What is Approach in Cooling Tower?

The performance of cooling towers is closely related to what is known as approach. A cooling tower is considered good in performance when its approach is low. So, what should you know about approach in cooling tower?

In cooling tower, approach is the temperature difference between the entering wet-bulb temperature and the leaving water temperature. For instance, if the ambient air enters a cooling tower at 82°F and the cooling tower produces water at 86°F, then the approach is 86-82 = 4°F.

The approach tells us a lot about a cooling tower. Understanding the pros and cons of high/low approach can give us a better understanding of this equipment.

Standard Cooling Tower Approach

While there are numbers constantly mentioned about the approach of cooling towers, for instance, 85°F leaving water temperature, 78°F ambient wet-bulb and 7°F approach, there is really no standard for the associated temperatures.

However, a general rule for the range of cooling tower approach is 3 to 7°F with 5°F being the average.

Because the ambient wet-bulb temperature vary based on geographical location, the “standard” is different from person to person.

For example, in Malaysia (where I live), cooling towers are often designed based on an entering/leaving water temperature of 95/86°F with an ambient wet-bulb temperature of 82°F. So, the approach is 4°F.

In some other places, the usual approach might be 7°F with the temperatures I mentioned earlier.

Thus, if you want to know whether your cooling tower has the right approach temperature, the simplest way is to check the chiller’s design condenser supply temperature (that’ll be the cooling tower leaving water temperature) and compare it to your local ambient wet-bulb temperature.

Anything in the range of 3 to 7°F should be fine. If it’s not, then you might want to find out why.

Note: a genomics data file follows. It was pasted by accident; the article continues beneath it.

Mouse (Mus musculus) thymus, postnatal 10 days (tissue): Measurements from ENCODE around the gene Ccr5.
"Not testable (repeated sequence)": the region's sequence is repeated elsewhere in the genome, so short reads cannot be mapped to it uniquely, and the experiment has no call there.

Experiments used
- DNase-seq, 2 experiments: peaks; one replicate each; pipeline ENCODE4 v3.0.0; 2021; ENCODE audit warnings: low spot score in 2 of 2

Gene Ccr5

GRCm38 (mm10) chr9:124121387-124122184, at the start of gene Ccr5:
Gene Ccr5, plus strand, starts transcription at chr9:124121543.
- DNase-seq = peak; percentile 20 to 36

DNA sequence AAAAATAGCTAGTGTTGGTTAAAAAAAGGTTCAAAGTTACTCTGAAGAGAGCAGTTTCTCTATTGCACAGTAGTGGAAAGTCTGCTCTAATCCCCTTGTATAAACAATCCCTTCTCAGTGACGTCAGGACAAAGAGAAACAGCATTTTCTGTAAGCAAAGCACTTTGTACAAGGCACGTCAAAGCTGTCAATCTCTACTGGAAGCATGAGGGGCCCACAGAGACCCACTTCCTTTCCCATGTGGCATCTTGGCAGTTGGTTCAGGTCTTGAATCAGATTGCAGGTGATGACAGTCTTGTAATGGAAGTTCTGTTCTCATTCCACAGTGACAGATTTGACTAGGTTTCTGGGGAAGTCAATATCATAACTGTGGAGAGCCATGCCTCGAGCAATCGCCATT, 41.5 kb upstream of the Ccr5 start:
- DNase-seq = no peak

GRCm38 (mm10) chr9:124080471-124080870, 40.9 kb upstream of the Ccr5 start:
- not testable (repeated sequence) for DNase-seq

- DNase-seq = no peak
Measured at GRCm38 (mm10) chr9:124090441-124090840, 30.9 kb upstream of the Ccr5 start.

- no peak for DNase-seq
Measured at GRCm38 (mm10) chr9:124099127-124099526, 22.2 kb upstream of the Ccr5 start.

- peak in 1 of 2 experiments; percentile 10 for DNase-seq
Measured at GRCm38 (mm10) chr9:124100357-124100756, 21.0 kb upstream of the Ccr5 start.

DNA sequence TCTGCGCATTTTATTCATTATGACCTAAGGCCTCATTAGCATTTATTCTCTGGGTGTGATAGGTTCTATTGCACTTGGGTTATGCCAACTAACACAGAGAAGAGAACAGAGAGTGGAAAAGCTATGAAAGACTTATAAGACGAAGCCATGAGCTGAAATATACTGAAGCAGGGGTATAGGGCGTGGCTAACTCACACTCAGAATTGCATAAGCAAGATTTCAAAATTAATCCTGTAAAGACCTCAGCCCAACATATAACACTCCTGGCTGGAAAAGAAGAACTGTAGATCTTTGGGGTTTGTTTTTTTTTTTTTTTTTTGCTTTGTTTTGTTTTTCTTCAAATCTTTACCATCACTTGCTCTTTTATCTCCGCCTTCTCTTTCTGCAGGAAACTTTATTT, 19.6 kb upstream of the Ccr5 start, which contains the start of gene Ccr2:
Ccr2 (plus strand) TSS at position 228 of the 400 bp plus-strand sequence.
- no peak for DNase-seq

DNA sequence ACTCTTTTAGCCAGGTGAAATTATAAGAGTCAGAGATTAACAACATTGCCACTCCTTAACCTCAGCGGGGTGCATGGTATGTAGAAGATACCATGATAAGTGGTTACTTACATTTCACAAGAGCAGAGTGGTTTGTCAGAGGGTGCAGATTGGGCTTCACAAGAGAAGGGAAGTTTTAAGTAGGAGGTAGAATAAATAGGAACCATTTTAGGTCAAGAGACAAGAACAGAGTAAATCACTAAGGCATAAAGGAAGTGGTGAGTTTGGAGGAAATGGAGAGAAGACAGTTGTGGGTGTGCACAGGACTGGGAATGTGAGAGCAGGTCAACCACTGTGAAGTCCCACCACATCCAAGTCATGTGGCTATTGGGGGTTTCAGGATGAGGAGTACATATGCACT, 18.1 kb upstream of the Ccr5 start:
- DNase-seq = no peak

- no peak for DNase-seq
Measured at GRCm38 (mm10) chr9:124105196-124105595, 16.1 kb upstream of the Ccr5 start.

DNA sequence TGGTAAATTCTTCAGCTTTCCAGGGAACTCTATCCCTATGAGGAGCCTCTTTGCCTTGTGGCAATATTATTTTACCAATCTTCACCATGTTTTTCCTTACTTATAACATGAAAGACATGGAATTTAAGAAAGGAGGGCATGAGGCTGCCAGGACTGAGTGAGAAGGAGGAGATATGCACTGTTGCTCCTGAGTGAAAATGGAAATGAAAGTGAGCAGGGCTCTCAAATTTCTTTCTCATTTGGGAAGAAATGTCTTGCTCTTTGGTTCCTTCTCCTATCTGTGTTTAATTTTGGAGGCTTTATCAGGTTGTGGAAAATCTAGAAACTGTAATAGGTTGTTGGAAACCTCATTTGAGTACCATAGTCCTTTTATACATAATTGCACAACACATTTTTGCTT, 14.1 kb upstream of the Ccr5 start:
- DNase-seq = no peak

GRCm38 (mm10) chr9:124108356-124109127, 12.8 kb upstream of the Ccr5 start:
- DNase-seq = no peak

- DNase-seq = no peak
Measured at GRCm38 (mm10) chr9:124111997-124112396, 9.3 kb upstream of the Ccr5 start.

High Cooling Tower Approach

Given the same ambient wet-bulb temperature, if the leaving water temperature is high, the cooling tower approach is high.

There are a few reasons that cause the cooling tower approach to be high. One of the reasons is inefficiency which may be due to lack of maintenance.

Given the same design conditions, inefficient cooling towers are unable to cool the water to their design leaving water temperature. Since most cooling towers have an approach of around 5°F, an increase in the leaving water temperature will result in a high approach temperature.

Apart from that, high leaving water temperature also causes high chiller power consumption due to higher lift.

Hence, the performance of modern cooling towers is judged based on their approach. High approach means not very efficient and low approach is good but there’s a limit.

Low Cooling Tower Approach

Since high cooling tower approach is not desirable, how about lowering it?

In theory, the minimum cooling tower approach is 0°F. Meaning if the ambient wet-bulb temperature is 82°F, the cooling tower should be able to cool the water to 82°F as well.

However, in practice, most cooling towers aim to achieve below 5°F. The lowest cooling tower approach that I’ve encountered is 1.8°F (1°C) by the Pahapur’s Lowproach Tower.

One of the downsides of having a very low approach is the capacity of the cooling tower needs to increase exponentially. So, in terms of the economy, too low of an approach (at design) is not ideal.

Even with the same flow rate, same ambient wet-bulb temperature (assume 82°F) and same water ΔT, different entering/leaving water temperatures will have an impact on the cooling tower capacity.

For instance, given cooling tower A has an entering/leaving water temperature of 99/89°F and cooling tower B is 95/85°F, cooling tower B is bigger in capacity due to a lower approach (capacity difference approximately 1.45 times based on an article that I’ve read, so take it with a grain of salt).

Another factor that could reduce the cooling tower approach is the actual heat load in the building. If the heat load decreases, the approach decreases.

That’s all I have to share about cooling tower approach. I hope you have a better idea now.

If you have anything to add (or ask) about this topic, leave a comment down below!

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